While this might sound like a reasonable strategy, the reality is likely that your conversion problem could be solved by writing better copy for your sales pages and letters.
If your copy sucked, you could likely double or triple your conversion rate if you’d learn how to write sales pages that turn visitors into buyers.
In such a case, you need to sell what this person wants (I’ll help you to make more money by selling more products) and then give them the solution to their real problem (I’ll show you how to write better copy so that you sell more products).
The gist here is to convince them that you understand their problems and know what they need. That’s obviously going to be easier if you have a community of people who know and trust you rather than cold-messaging people.
If you give them what they want and it doesn’t help them solve their problems, they’ll be frustrated. But if you give them what they need, they’ll be satisfied, even if they didn’t know that’s what they needed in the first place.
Spending time on people is often more profitable than spending money on ads
If you know how to run profitable ads online, you’re basically sitting on a money-generating tool.
Yet, people online are becoming more and more conscious of random ads and are less likely to spend money just because they saw an ad.
If you’re selling a generic product that’s competing with dozens of similar products, you can’t beat your competition by merely running ads.
The truth is that most profitable digital businesses that sell information products are successful because they heavily invest in community building.
No amount of paid ads can replace a strong community that loves your brand and wants to support your mission.
Now, the downside is that spending time on people isn’t measurable.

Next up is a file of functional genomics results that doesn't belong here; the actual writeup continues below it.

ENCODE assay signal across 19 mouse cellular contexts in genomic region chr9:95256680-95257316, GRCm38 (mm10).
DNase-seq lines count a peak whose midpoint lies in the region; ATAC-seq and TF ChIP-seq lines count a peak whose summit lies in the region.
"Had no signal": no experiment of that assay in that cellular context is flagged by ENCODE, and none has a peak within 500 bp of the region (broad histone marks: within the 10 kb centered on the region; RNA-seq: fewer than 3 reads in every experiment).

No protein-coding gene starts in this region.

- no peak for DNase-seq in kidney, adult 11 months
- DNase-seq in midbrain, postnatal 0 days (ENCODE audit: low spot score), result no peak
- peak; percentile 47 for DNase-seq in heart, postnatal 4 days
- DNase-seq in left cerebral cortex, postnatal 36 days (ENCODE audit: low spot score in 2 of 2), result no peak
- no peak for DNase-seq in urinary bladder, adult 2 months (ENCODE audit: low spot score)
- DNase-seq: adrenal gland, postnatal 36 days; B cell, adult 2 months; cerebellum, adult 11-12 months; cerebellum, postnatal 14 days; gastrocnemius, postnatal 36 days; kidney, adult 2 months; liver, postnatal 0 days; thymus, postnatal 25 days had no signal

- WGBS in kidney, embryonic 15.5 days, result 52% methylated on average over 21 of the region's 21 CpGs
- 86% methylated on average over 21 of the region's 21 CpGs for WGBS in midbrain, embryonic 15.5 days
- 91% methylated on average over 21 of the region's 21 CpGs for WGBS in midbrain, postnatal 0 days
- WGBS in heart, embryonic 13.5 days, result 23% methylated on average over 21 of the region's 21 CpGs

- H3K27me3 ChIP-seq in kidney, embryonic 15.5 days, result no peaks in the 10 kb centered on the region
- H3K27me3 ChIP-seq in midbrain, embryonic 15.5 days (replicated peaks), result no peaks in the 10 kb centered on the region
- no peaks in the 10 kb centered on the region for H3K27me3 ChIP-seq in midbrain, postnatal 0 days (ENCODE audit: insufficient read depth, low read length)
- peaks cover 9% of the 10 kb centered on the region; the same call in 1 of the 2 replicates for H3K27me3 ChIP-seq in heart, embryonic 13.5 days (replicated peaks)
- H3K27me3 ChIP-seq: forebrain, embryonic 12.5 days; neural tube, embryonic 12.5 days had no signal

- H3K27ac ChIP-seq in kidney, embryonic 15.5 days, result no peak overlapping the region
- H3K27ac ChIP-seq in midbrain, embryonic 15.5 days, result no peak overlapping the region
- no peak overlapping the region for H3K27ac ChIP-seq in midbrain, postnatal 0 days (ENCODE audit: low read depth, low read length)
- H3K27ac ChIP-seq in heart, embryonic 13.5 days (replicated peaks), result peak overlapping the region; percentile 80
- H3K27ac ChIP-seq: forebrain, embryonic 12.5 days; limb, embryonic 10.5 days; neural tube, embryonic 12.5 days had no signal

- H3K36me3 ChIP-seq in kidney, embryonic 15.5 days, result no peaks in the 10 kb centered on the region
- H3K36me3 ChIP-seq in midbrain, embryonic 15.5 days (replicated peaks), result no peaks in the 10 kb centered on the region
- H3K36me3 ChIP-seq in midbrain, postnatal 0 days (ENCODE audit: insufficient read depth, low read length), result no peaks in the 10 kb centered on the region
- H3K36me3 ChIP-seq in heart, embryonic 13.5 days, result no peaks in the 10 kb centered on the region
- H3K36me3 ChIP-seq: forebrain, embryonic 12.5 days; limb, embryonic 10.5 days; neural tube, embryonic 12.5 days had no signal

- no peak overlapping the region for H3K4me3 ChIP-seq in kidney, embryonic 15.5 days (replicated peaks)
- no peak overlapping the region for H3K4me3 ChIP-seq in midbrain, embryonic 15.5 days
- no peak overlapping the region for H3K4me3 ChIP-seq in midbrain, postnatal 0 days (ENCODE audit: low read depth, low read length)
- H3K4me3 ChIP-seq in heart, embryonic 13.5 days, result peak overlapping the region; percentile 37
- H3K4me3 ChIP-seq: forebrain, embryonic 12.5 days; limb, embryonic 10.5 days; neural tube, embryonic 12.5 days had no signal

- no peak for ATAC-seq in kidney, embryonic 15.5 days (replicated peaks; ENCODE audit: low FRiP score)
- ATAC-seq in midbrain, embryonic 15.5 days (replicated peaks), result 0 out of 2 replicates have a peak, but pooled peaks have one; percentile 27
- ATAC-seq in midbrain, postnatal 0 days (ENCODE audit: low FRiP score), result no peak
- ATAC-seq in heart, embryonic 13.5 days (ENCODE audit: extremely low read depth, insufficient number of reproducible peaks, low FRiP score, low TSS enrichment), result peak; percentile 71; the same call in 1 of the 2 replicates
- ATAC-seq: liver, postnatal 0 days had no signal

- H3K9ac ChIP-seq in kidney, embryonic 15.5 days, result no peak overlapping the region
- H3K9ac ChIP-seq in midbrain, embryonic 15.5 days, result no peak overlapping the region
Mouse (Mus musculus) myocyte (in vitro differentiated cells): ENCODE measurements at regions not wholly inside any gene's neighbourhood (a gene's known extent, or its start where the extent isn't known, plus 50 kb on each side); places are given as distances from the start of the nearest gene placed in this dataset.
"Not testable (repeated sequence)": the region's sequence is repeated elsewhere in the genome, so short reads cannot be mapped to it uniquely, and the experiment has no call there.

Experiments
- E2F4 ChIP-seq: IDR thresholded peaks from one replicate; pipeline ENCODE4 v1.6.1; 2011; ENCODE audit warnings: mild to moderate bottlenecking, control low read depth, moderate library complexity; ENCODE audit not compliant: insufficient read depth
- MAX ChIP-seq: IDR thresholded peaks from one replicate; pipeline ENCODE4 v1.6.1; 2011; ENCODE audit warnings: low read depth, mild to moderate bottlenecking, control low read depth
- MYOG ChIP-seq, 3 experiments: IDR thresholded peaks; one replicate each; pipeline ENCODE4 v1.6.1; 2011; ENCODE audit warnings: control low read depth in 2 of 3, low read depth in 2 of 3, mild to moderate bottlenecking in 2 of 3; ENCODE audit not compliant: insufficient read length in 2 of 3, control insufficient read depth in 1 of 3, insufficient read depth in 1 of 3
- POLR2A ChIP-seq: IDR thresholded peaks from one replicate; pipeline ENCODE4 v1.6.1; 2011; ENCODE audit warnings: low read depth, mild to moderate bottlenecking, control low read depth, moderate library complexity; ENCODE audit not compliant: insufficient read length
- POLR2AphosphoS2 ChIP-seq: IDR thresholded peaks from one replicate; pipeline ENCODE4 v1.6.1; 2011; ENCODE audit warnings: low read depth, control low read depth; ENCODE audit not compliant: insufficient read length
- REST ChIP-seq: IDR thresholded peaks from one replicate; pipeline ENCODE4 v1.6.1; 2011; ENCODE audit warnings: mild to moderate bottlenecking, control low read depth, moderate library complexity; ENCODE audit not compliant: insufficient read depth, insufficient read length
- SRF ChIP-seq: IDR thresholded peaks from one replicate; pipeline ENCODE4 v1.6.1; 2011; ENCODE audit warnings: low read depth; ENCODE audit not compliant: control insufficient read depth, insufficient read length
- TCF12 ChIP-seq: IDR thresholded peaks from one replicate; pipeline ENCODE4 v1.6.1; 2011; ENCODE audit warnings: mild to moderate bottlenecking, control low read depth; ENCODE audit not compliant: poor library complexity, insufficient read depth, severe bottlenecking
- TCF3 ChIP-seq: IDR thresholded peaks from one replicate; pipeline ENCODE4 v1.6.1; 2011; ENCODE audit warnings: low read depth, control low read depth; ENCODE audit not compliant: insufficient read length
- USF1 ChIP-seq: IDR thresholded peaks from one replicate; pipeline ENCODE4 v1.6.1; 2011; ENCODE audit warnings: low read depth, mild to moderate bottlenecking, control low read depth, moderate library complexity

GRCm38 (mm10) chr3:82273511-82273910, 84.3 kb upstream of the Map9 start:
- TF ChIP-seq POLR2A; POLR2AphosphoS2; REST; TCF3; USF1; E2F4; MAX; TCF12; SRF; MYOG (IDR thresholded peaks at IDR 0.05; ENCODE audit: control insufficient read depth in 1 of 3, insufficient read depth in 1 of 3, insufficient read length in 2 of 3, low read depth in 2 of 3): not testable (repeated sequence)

If you run ads, you can analyze their performance, optimize, and scale.
If you’re, however, investing in building a genuine community, you’re not really able to track numbers and analyze data.
You can’t quantify how much your community feels connected to you or your brand and how strong relationships will influence sales and revenue.
However, if done correctly, spending time to understand your target audience and community can be your competitive advantage.
Here’s an example: I’m running the most engaged Facebook Group for Medium writers. With more than 2,000 members, I’m always up to date on the concerns, struggles, fears, and success of our community.
This helps me continuously improve my course for Medium writers and tailor my content to meet their needs as quickly as possible.
Through this community, I can reach and support more people than only those who can afford my course.
However, I’m also able to sell to more people because the group members know me and feel connected to me on a deeper level.
Apart from that, despite hundreds of potential marketing channels that you can use to promote your business, one of the most powerful ways of advertisement is the most underrated one: Word of mouth.
If someone trusts you and loves your product or service, they’ll make sure that other people hear of it too.
Just think of yourself when you’re thrilled about something you discovered lately. E.g., a new restaurant in your city, or a great book you finished lately.
If you enjoyed something, you’ll likely share it with your friends and family or even on your social media channels.
And if people love your products or brand so much that they talk about it, you can turn someone who’s never heard of you into a paying customer with ease and at zero costs.
The most crucial rule I learned about making money online in the past four years is that humane connections matter as much as well-thought sales copy, landing pages, and great click rates.
People don’t want to buy from companies they don’t trust. And the reality is that in most cases, they have lots of alternatives because millions of people are trying to sell products online.
If someone doesn’t trust you, they can mostly just look for the next offer. If you, however, connect with people on an emotional, humane level, they’ll be happier to pay you because they’ll believe in you.
As Simon Sinek preaches:
“The goal is not to do business with everybody who needs what you have. The goal is to do business with people who believe what you believe.”
As an entrepreneur, your goal should be being able to choose the people you sell to. Not everyone will understand your mission, but that’s not necessary anyway because there’s no greater satisfaction than working with people who believe what you believe.